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Drinking This After COVID Vaccine Can Lead to Miserable Side Effects, Experts Say

It's tempting! But the complications from this beverage choice may be more painful than they're worth.
MEDICALLY REVIEWED Clipboard BY Howard Grossman, MD

Don't break out the champagne just yet. If getting the COVID-19 vaccine has you brainstorming the ways you'll celebrate, one specific beverage choice could cost you—and not in the way you might think. For anyone wondering whether drinking alcohol after getting the COVID-19 vaccine could weaken your immune system, we have your answer… with an important point to keep in mind.

There's been a good bit of research and chatter about the things you should, and shouldn't, do surrounding the moment you get the COVID-19 vaccine. We recently reported on the one drink that boosts your immune system if you drink it following vaccine administration, but some of us have wondered (and some have learned the hard way) that drinking alcohol after you get the COVID-19 vaccine could turn out to be an ugly mistake if you do it immediately following your COVID-19 vaccine. 

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The reason actually doesn't have to do with the COVID vaccine's efficacy. In fact, there are infectious disease experts who have spoken to the fact that currently, there's no evidence suggesting alcohol has much of an impact on the body's antibody-producing capabilities. However, according to, some physicians are cautioning the public to be mindful that the vaccine itself can lead to side effects that resemble flu-ish symptoms, such as nausea, body aches, or headache.

Howard Grossman, MD, a member of the Eat This, Not That!'s Medical Expert Board, shared this strategy with us to feel your best after the COVID-19 vaccine: "Significant numbers of people do get body aches and other symptoms after the vaccine. These generally resolve in a day or so."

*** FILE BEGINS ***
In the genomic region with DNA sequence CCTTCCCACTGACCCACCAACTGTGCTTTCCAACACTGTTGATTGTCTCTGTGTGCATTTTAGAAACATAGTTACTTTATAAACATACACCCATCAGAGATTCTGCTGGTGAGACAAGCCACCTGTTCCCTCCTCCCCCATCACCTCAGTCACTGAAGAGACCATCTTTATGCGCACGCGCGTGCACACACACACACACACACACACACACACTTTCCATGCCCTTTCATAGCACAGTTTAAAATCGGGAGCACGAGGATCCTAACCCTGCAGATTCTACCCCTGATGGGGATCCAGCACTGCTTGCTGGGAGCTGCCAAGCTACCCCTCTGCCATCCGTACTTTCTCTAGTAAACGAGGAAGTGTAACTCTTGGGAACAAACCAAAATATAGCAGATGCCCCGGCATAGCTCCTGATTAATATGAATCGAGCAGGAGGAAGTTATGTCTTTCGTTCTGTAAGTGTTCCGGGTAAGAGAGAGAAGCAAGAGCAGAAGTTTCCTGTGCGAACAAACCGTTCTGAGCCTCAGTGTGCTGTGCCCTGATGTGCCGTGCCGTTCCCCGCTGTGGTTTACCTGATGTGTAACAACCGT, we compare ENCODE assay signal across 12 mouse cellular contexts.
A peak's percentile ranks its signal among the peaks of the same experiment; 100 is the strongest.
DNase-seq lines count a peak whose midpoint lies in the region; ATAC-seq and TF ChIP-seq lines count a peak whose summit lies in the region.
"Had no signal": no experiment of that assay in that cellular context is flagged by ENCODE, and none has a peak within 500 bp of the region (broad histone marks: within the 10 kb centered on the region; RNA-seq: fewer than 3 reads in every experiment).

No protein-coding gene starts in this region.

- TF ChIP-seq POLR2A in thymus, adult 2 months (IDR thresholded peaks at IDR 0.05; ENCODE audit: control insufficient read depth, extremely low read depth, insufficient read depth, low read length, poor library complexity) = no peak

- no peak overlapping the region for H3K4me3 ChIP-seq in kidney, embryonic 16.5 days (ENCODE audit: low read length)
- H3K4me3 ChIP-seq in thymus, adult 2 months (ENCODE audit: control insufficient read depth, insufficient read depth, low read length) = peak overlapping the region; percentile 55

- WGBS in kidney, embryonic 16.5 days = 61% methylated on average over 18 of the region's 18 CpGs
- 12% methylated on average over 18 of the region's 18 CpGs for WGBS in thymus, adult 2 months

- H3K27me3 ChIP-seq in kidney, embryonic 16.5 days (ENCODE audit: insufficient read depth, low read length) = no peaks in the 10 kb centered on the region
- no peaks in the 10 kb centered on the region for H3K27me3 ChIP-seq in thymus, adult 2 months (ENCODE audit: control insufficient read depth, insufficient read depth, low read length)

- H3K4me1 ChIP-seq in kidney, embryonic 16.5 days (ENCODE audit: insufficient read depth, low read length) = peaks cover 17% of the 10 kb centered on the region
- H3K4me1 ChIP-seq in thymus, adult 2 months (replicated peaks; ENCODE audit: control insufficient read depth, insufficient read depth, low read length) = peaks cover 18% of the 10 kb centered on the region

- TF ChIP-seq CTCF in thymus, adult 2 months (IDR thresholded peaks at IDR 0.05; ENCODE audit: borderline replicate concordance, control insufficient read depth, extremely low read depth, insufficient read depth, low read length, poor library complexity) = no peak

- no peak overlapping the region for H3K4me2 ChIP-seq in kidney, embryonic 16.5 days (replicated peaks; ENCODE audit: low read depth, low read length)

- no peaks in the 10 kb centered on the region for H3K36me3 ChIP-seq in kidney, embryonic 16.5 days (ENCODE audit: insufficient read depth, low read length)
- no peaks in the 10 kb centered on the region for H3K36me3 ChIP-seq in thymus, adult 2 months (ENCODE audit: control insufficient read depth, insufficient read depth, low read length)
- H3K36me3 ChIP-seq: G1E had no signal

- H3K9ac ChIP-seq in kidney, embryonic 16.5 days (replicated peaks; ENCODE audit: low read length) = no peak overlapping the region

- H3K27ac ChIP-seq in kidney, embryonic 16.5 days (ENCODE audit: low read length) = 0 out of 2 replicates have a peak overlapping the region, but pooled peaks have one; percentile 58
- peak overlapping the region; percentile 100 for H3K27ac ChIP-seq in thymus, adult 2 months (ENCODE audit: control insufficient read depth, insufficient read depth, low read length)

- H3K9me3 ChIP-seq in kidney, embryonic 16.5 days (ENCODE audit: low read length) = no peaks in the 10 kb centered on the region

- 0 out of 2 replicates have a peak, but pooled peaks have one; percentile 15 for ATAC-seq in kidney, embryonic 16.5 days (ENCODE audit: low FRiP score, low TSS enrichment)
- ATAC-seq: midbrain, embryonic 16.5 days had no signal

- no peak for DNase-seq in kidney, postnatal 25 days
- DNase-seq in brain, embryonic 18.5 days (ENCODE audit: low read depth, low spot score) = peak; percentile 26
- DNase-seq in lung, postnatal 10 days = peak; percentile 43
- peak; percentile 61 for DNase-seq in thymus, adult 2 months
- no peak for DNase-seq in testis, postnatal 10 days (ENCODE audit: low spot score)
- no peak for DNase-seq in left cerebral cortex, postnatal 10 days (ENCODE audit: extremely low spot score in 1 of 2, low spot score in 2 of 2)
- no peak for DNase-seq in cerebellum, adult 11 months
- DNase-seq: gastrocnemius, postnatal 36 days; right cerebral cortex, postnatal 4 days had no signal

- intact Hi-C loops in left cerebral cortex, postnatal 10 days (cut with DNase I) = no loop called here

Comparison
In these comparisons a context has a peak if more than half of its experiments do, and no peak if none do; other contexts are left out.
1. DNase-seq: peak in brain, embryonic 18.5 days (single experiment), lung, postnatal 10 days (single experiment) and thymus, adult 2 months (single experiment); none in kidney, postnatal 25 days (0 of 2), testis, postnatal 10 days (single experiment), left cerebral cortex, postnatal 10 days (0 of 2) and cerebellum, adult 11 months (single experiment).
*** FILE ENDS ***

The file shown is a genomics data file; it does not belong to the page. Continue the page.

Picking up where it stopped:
Some medical professionals have stated that the side effects of alcohol can compound the vaccine's side effects, which may end up causing you a day or two of misery. To manage this, Grossman says, "Good medical advice is to avoid nonsteroidal anti-inflammatory drugs (ibuprofen, naprosyn, etc.) and Tylenol before getting the vaccine, but … to take them after if they get symptoms. People would be well-advised not to add a toxin like alcohol which does not mix well with feeling badly after the vaccine and definitely does not go well with the [nonsteroidal anti-inflammatory drugs]."

We reported last week that a perhaps unexpected demographic are the ones venturing out to restaurants and bars more than any other. Some experts advise they may just want to wait 48 to 72 hours after getting their COVID-19 vaccine before they order up that dirty martini. If you're looking forward to saying "Cheers," check out what your drinking habits reveal about you, and sign up for the Eat This, Not That! newsletter for daily food and health news delivered to your inbox.

Krissy Gasbarre
Krissy is a senior news editor at Eat This, Not That!, managing morning and weekend news related to nutrition, wellness, restaurants and groceries (with a focus on beverages), and more. Read more about Krissy